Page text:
WHO recommendation against routine vaginal cleansing with chlorhexidine during labour in women with group B Streptococcus (GBS) colonization for prevention of early neonatal GBS infection.

 A midwife examining a pregnant woman during labour, Uganda.

WHO recommendation against routine vaginal cleansing with chlorhexidine during labour in women with group B Streptococcus (GBS) colonization for prevention of early neonatal GBS infection.

Recommendation

Routine vaginal cleansing with chlorhexidine during labour in women with group B Streptococcus (GBS) colonization is not recommended for prevention of early neonatal GBS infection.

(Very low-quality evidence, conditional recommendation)

Publication history

First published: September 2015 

Updated: no update planned 

Assessed as up-to-date:  September 2015

Remarks

  • This recommendation was based on the lack of clinical benefits for the neonate and not on the potential effect of the intervention on GBS-related maternal infectious morbidity. 
  • The GDG acknowledged the considerable variations in policies regarding the screening for GBS colonization in pregnant women. Therefore, the group agreed that this recommendation should be implemented within the context of local policy and guidance on screening for GBS colonization.

Background

Bacterial infections during labour and the puerperium are among the leading causes of maternal mortality worldwide, accounting for about one tenth of the global burden of maternal deaths.(1, 2) While the number of deaths arising from these infections has decreased considerably in high-income settings, the situation has not improved in resource-limited settings. Most of the estimated 75,000 maternal deaths occurring worldwide yearly as a result of infections are recorded in low-income countries.(3) Although the reported incidence in high-income countries is relatively low (between 0.1 and 0.6 per 1000 births), it is nonetheless an important direct cause of maternal mortality.(3, 4)

Apart from deaths and acute morbidities associated with infections during or following childbirth, long-term disabilities such as chronic pelvic pain, fallopian tube blockage and secondary infertility can also occur. Maternal infections around childbirth also have a considerable impact on newborn mortality, and an estimated 1 million newborn deaths are associated with such infections annually.(5, 6) In addition, infection-related morbidities and prolonged hospitalization can interfere with mother–infant bonding in the first days after birth.

Methods

The recommendation was developed using standardized operating procedures in accordance with the process described in the “WHO handbook for guideline development”, guided by the GRADE approach.(7) Outcomes used for this recommendation were aligned with the prioritized outcomes from the WHO recommendations on prevention and treatment of maternal peripartum infections (2015).(8)

A Cochrane systematic review was conducted on the use of antiseptic agents for routine vaginal cleansing with an antiseptic agent in GBS-colonized women during labour to prevent neonatal infectious morbidities and improve neonatal outcomes.(9) In the review, randomized controlled trials relevant to the key question were screened by review authors, and data on relevant outcomes and comparisons were extracted. Evidence profiles (in the form of GRADE tables) were prepared for comparisons of interest, including the assessment and judgments for each outcome, and the estimated risks.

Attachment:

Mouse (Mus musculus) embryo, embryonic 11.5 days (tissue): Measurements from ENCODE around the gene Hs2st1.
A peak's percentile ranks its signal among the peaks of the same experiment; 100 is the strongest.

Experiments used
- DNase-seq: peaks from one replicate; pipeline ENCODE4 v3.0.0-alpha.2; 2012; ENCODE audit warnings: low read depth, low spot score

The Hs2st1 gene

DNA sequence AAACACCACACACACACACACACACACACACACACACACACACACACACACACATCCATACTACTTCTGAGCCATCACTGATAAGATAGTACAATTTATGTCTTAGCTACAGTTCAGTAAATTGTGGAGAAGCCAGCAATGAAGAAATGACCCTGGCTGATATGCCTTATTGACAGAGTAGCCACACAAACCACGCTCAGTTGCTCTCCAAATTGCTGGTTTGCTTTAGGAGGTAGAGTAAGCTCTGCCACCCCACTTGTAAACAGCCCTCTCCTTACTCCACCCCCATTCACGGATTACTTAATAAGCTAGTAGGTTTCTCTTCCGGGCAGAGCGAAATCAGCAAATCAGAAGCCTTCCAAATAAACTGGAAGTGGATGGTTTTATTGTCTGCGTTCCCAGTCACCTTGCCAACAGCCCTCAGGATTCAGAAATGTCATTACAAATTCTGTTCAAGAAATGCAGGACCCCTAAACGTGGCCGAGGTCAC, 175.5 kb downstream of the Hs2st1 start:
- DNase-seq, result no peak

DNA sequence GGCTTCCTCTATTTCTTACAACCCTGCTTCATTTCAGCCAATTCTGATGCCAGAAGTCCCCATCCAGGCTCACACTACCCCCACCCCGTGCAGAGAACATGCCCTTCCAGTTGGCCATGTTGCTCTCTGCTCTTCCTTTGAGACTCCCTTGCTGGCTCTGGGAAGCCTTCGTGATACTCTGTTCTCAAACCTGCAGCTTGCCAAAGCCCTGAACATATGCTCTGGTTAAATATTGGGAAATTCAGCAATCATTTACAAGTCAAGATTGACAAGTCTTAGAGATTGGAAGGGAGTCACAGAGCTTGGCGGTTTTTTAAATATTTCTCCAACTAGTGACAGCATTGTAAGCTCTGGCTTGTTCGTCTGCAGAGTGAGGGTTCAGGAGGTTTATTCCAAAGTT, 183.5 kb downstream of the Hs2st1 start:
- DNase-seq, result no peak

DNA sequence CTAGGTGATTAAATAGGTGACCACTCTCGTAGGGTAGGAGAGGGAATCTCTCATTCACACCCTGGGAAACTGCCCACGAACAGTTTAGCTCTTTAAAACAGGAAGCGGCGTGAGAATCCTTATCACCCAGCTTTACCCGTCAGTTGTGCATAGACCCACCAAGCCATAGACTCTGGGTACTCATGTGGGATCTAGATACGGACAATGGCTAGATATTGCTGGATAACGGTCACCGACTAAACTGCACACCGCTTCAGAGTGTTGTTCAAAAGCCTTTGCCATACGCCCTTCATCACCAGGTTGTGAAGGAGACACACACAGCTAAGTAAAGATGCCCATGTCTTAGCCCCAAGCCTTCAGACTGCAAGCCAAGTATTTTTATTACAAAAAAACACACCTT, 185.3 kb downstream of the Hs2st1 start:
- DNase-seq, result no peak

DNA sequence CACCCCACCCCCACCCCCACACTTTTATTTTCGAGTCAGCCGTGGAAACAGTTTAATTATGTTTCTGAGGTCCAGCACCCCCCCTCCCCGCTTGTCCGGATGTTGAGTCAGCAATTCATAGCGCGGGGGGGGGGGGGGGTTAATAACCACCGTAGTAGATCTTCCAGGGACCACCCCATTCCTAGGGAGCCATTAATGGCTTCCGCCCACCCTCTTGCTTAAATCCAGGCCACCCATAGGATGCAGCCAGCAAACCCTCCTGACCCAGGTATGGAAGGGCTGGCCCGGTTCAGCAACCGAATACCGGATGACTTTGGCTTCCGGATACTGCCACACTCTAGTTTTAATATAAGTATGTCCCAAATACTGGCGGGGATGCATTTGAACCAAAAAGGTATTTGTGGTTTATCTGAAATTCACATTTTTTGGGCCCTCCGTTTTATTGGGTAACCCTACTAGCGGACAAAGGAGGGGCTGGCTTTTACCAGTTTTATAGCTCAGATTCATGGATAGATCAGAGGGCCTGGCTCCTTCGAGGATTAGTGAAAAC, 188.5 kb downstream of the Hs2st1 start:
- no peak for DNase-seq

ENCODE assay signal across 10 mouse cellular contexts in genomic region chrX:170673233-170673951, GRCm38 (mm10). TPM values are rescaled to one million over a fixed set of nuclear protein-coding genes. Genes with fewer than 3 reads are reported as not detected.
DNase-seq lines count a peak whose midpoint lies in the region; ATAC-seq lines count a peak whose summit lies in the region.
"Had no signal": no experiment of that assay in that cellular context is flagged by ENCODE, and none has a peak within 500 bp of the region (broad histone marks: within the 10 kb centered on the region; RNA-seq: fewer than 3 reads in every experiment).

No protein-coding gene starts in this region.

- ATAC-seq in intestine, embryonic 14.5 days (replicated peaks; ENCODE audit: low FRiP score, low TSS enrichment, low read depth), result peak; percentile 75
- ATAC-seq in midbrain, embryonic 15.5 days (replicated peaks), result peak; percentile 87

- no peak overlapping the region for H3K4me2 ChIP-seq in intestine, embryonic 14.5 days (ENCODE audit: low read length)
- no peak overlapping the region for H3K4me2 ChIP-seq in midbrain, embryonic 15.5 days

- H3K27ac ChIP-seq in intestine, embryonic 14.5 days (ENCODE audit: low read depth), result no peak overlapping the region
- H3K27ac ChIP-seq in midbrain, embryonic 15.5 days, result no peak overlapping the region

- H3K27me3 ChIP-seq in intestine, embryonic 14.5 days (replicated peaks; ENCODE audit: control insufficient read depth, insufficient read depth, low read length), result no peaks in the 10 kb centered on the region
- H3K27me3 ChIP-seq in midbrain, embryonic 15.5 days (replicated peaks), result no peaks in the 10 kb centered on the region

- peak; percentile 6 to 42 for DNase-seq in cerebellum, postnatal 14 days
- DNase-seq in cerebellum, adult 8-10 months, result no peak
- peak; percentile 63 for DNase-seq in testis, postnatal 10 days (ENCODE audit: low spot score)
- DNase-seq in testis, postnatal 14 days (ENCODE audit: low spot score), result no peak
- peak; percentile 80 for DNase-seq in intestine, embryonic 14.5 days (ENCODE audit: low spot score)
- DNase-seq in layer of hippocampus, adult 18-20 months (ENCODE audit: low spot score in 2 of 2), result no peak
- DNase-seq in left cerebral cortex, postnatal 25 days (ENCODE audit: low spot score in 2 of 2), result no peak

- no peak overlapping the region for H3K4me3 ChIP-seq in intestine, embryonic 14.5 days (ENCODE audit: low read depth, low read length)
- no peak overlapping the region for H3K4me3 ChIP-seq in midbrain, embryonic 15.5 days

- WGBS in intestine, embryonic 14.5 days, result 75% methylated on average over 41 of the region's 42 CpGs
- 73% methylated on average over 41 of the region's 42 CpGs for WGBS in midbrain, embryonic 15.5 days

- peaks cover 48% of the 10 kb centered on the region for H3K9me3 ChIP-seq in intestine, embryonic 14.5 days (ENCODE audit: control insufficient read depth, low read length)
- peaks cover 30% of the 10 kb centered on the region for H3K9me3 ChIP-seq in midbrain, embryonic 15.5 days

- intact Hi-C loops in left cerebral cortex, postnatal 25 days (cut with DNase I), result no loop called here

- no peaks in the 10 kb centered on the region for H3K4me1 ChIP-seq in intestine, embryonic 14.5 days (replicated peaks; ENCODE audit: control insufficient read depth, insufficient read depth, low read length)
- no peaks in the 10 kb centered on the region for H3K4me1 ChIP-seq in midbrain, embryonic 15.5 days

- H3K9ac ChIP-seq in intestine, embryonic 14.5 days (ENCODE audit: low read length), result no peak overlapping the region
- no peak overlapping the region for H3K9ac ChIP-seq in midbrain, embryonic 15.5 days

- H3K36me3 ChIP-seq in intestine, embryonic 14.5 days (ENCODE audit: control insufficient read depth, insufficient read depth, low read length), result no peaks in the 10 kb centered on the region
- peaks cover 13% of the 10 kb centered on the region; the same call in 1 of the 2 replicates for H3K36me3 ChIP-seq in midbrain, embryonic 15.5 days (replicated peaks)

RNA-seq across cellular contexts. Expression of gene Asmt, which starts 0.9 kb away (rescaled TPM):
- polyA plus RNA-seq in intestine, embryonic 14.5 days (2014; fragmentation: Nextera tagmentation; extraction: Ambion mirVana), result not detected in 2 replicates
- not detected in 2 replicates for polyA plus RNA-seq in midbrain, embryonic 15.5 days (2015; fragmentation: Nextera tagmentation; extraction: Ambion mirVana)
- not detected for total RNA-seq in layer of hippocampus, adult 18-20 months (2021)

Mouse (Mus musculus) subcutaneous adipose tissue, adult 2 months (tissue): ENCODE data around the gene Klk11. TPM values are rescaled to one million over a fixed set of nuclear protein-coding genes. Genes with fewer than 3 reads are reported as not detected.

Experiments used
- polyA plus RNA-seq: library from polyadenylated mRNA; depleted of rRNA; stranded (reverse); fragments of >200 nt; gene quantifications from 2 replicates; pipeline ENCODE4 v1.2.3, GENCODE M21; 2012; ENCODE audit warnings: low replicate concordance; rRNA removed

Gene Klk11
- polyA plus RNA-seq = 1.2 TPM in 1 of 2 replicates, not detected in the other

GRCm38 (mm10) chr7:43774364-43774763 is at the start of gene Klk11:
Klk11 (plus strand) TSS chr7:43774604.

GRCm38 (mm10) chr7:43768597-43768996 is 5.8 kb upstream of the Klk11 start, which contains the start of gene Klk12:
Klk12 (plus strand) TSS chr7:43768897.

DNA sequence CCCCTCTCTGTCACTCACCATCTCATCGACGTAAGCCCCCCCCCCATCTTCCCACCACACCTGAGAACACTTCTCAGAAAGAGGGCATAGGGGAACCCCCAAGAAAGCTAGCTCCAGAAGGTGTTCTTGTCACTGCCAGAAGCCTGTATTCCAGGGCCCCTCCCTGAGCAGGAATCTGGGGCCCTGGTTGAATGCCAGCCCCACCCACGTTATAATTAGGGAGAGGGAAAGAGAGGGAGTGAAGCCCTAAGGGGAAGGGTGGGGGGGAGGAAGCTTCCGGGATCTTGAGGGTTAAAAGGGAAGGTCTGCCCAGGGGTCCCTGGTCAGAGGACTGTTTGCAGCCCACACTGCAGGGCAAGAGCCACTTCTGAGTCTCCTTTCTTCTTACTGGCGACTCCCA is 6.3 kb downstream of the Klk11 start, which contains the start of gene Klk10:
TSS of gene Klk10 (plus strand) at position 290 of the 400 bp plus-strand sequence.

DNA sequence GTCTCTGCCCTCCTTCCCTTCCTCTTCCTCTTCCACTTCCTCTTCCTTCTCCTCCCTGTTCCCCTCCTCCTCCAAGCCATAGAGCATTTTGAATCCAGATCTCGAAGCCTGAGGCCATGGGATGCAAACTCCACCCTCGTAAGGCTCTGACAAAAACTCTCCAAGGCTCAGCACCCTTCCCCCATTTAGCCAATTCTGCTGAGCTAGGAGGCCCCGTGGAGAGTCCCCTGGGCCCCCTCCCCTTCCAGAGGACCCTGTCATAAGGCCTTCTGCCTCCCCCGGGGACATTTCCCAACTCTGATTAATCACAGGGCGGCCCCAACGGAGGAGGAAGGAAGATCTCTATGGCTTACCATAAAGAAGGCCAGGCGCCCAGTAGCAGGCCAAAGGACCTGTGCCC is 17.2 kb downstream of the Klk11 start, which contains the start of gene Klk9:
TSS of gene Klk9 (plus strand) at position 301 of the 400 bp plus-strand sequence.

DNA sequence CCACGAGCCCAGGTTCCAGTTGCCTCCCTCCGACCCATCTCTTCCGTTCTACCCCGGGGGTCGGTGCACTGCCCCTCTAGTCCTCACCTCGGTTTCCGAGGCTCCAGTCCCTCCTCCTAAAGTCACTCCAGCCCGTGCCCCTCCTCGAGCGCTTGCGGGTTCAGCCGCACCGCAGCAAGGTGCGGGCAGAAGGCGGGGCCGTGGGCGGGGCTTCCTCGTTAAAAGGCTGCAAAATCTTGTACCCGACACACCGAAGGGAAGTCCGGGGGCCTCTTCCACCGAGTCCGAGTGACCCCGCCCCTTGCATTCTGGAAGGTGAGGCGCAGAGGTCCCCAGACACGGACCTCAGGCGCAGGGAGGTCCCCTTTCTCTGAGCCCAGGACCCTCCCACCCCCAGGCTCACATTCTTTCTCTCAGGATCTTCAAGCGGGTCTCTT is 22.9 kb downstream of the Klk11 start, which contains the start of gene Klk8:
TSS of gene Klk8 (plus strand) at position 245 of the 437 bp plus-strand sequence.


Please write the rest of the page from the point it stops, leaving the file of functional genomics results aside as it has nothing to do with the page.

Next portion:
WHO convened a Guideline Development Group (GDG) meeting on recommendations on prevention and treatment of maternal peripartum infections in September 2015, where this recommendation was developed. The GDG comprised of a group of independent experts, who used the evidence profiles to assess evidence on effects on the pre-specified outcomes. GDG members discussed the balance between desirable and undesirable effects, overall quality of supporting evidence, values and preferences of stakeholders, resource requirements, cost-effectiveness, acceptability, feasibility and equity, to formulate the recommendation. Remarks were added to clarify the recommendation, and aid implementation.

Recommendation question

For this recommendation, we aimed to answer the following question:

  • Among pregnant women with vaginal, rectal or urethral colonization with group B Streptococcus (GBS) (P), does routine vaginal cleansing with an antiseptic agent during labour (I), compared with no vaginal cleansing with an antiseptic agent (C), prevent neonatal infectious morbidities and improve neonatal outcomes (O)?

Evidence Summary

Evidence on the use of antiseptic agents for routine vaginal cleansing with an antiseptic agent in GBS-colonized women during labour to prevent neonatal infectious morbidities and improve neonatal outcomes was extracted from a Cochrane systematic review of four trials that included 1125 preterm and term infants.(9) The trials were conducted in Belgium, the Netherlands, Norway, Sweden and the UK.

Rapid screening or culture tests were used to diagnose GBS colonization. Most of the trials excluded women who received antibiotics before delivery, planned caesarean sections and fetal deaths. The interventions were different methods of application and preparations of chlorhexidine: vaginal wash, lubricated gloves with cream, or gel application around the vaginal fornices. Comparison groups included mechanical wash with placebo (sterile water) or no treatment.